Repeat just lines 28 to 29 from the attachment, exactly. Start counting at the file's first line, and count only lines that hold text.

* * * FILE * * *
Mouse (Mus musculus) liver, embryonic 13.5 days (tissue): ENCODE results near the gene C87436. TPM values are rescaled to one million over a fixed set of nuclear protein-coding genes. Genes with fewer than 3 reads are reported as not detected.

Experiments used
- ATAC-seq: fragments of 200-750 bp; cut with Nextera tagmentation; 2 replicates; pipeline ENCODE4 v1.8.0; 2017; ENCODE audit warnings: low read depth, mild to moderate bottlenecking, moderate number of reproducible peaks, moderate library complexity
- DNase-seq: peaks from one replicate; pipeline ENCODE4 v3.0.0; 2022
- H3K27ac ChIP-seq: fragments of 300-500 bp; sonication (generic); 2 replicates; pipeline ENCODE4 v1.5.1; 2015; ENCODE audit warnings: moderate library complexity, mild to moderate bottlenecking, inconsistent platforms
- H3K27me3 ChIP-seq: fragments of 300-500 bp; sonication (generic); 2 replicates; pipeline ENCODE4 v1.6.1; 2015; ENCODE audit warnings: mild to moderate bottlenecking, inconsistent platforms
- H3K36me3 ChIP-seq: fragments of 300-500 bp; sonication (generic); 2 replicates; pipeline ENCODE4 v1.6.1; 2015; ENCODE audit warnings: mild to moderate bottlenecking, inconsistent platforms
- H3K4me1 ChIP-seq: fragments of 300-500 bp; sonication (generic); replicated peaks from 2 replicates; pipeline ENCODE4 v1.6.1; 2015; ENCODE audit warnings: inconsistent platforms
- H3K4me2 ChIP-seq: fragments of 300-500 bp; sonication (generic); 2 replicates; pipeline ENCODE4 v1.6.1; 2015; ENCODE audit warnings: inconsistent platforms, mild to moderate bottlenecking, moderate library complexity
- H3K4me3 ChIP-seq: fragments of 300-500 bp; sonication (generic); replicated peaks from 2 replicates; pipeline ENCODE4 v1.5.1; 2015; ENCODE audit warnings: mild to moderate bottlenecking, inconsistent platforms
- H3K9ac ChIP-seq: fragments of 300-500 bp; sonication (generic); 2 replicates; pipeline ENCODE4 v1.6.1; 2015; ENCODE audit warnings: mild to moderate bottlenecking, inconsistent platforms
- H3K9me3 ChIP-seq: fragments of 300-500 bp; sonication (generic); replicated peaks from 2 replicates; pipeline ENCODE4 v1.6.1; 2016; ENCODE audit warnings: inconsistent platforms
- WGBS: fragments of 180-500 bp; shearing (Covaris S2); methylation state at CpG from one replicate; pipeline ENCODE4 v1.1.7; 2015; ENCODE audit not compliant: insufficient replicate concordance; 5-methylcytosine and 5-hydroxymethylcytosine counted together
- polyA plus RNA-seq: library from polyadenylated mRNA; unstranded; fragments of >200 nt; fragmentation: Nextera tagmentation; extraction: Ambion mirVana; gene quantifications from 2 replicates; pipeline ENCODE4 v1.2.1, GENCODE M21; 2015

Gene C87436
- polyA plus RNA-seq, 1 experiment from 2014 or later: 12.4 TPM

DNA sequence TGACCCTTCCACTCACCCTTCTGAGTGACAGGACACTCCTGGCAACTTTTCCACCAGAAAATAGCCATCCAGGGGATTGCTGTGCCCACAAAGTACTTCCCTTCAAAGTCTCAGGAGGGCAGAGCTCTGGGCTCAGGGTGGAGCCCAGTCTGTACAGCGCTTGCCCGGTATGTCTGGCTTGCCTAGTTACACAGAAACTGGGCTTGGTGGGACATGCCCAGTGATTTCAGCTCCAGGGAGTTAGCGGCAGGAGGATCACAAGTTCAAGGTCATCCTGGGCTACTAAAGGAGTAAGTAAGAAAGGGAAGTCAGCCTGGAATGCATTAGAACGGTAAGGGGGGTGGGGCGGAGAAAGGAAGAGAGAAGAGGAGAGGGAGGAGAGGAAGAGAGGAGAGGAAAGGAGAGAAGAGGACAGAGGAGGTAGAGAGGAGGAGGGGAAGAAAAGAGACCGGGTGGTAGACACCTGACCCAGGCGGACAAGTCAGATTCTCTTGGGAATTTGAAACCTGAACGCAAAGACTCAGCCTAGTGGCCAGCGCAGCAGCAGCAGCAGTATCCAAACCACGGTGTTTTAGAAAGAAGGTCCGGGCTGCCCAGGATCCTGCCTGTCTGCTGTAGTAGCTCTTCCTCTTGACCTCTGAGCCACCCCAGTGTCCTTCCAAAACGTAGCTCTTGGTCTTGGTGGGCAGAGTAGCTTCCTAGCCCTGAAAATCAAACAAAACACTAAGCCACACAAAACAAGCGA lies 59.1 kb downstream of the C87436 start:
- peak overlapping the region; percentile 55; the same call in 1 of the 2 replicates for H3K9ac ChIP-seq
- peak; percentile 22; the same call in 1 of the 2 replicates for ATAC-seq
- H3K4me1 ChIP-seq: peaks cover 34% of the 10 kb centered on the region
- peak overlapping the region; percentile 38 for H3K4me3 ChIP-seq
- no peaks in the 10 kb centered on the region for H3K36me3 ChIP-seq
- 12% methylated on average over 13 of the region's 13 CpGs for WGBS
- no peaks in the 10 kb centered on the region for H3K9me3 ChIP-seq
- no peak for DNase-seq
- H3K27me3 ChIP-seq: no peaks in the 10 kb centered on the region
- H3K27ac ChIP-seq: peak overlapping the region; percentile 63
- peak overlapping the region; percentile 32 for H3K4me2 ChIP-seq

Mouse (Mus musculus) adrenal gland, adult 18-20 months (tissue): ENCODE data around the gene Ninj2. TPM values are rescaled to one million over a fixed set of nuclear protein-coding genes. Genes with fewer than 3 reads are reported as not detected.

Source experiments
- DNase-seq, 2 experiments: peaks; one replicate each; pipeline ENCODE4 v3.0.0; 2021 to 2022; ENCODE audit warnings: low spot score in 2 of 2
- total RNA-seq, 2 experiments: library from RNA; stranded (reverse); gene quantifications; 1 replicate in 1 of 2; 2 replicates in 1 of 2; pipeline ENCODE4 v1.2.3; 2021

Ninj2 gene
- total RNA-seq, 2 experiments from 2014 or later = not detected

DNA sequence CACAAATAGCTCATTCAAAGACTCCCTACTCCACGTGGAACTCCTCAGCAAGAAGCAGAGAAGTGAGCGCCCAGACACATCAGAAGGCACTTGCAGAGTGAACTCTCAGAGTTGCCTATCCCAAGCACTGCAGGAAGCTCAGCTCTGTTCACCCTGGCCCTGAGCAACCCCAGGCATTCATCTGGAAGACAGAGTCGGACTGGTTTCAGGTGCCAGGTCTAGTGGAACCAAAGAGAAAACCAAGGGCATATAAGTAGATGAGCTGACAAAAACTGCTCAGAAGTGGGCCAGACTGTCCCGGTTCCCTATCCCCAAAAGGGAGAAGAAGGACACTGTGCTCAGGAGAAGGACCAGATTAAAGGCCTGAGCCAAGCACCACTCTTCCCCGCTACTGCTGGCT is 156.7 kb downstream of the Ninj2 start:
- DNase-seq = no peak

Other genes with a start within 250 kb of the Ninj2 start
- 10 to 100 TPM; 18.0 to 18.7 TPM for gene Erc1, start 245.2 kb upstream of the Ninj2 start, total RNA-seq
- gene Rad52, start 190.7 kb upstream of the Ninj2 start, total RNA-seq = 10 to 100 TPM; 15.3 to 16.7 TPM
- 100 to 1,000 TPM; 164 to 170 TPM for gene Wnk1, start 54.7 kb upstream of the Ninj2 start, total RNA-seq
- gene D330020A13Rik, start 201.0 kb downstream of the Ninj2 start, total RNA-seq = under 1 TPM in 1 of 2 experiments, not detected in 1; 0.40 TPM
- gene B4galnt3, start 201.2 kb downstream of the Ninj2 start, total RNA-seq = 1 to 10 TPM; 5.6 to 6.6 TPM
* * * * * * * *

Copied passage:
- peak overlapping the region; percentile 32 for H3K4me2 ChIP-seq

Mouse (Mus musculus) adrenal gland, adult 18-20 months (tissue): ENCODE data around the gene Ninj2. TPM values are rescaled to one million over a fixed set of nuclear protein-coding genes. Genes with fewer than 3 reads are reported as not detected.